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Maker(s):Crafts, Thomas (attributed)
Culture:American (1781-1861)
Date Made:1825-1830
Type:Food Processing; Container
Materials:ceramic: iron-stained lead glaze over red earthenware (redware), painted plaster fills
Place Made:United States; Massachusetts; Whately
Measurements:overall: 10 3/8 x 5 5/8 in.; 26.3525 x 14.2875 cm
Accession Number:  HD 1999.42
Credit Line:Hall and Kate Peterson Fund for Minor Antiques
Museum Collection:  Historic Deerfield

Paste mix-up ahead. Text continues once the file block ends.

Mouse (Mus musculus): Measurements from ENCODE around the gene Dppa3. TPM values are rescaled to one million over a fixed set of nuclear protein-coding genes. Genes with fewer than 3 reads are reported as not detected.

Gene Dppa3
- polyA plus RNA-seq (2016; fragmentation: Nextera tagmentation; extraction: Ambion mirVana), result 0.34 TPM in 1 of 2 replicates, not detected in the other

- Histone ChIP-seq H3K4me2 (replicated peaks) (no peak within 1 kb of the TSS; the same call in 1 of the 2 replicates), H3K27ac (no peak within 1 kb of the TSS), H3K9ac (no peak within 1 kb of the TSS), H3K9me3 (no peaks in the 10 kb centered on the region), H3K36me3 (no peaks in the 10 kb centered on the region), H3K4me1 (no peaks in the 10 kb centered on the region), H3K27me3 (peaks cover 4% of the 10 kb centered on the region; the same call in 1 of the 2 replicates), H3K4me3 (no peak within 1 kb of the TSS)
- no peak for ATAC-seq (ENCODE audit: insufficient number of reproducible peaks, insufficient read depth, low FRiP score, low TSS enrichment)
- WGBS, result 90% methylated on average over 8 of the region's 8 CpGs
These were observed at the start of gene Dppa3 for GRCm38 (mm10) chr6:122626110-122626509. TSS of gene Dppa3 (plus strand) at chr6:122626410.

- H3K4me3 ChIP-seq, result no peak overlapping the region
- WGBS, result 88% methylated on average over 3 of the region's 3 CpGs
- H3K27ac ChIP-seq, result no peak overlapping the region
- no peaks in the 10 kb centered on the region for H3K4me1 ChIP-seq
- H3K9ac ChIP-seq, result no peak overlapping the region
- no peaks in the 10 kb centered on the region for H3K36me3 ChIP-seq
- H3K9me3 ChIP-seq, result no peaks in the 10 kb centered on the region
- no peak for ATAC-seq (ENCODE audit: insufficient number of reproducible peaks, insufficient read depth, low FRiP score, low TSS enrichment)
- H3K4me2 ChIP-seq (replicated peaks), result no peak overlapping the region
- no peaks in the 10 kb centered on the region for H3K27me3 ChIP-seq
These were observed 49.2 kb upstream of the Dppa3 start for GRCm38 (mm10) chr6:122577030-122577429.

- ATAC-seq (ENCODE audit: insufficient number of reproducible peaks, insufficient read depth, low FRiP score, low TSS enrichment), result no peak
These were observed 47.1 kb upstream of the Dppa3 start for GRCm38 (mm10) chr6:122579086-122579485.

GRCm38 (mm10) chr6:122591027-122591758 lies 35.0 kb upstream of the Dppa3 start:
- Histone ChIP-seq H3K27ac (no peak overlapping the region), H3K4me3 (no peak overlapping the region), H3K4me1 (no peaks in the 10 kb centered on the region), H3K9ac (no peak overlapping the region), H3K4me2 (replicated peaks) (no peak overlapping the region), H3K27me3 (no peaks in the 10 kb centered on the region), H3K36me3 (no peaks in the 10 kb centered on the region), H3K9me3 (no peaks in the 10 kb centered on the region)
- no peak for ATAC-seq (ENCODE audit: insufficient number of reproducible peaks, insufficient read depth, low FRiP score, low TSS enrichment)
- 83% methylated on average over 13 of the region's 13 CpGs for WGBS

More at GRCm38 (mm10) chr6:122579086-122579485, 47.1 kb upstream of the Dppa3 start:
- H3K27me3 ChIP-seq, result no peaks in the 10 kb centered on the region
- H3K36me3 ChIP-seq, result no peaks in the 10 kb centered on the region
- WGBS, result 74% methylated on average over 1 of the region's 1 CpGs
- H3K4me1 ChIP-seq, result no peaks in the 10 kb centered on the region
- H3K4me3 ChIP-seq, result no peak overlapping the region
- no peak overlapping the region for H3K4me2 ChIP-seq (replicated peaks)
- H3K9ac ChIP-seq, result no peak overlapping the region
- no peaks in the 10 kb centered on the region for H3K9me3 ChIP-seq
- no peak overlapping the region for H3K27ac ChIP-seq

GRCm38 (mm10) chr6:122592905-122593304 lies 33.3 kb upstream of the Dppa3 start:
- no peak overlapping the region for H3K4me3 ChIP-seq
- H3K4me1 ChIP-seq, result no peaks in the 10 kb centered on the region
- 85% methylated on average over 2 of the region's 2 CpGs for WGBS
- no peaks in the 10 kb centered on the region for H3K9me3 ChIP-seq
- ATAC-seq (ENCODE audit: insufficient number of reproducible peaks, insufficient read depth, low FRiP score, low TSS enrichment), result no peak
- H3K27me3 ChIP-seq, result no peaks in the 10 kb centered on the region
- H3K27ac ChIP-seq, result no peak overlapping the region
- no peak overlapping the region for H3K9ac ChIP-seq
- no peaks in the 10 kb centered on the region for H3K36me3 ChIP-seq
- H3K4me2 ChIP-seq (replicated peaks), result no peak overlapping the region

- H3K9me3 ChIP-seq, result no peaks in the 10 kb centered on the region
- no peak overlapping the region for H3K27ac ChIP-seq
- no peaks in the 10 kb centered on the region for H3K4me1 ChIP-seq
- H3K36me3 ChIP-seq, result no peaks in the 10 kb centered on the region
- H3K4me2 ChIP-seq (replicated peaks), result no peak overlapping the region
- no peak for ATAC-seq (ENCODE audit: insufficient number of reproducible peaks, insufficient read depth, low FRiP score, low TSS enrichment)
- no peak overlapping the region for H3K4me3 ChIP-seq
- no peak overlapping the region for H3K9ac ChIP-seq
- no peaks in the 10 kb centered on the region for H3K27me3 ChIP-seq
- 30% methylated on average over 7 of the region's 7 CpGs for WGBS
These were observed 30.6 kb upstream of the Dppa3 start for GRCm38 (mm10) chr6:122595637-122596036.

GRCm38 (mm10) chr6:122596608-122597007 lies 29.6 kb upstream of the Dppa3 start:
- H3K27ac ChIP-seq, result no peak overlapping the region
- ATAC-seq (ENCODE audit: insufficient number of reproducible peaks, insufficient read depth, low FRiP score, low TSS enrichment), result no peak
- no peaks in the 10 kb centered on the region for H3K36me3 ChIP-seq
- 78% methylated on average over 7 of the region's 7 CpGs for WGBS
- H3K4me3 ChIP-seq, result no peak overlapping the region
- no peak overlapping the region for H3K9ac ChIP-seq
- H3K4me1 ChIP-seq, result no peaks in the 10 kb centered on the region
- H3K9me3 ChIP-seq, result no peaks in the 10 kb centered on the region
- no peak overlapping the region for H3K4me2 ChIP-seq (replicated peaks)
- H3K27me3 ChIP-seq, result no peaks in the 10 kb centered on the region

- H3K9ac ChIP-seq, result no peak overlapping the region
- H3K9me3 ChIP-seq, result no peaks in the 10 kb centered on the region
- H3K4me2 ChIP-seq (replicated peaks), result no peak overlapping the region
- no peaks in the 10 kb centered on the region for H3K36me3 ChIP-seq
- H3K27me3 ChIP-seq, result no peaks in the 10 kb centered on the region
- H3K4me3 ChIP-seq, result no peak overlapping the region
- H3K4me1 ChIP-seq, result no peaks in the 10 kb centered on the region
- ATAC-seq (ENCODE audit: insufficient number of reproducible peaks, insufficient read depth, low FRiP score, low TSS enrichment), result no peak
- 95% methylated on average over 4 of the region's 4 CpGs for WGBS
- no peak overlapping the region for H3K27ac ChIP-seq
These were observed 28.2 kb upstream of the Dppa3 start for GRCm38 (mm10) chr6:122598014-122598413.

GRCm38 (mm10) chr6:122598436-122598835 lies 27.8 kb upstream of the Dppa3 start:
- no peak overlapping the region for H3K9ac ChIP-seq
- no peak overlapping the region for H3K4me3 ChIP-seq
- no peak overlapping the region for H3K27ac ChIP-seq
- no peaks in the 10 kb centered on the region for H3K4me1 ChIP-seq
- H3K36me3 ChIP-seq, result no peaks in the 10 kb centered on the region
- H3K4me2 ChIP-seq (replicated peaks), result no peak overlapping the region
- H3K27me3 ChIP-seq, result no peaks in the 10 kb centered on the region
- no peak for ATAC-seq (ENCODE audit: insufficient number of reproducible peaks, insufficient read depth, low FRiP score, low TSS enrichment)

One gallon redware jug covered with a brownish-black "teapot" glaze which is not often found on utilitarian redware. The jug is attributed to Thomas Crafts (1781-1861) who was one of the most successful potters in Whately (a town just south of Deerfield). He started making glazed redware pottery in 1802, developing a succesful teapot business which sold through out New England, especially his black lead-glazed tea pots (see teapots, HD 1999.48 and HD 2117). Thomas switched to salt-glazed stoneware in 1833 and was active until 1848, turning over the business to his sons. This jug was bought at Ken Miller's Auction Barn, Northfield, Massachusetts (July 21, 1999), from the collection of Henry Baldwin, a collector and author of books on Whately ceramics. This jug was found in the cellar of the oldest home in Whately shortly before it burned (year unknown), which was owned by Baldwin's father-in-law. The ovoid cylindrical jug has a rounded lip, wide shoulders, and tapering base, and flat bottom; and is covered with a lustrous black lead glaze fading to a lighter brown on one side. The jug has been broken and restored using plaster or some other material to fill in the lost areas, the fills appear to be ground and sanded down; the glaze also shows evidence of cracking during the firing process.

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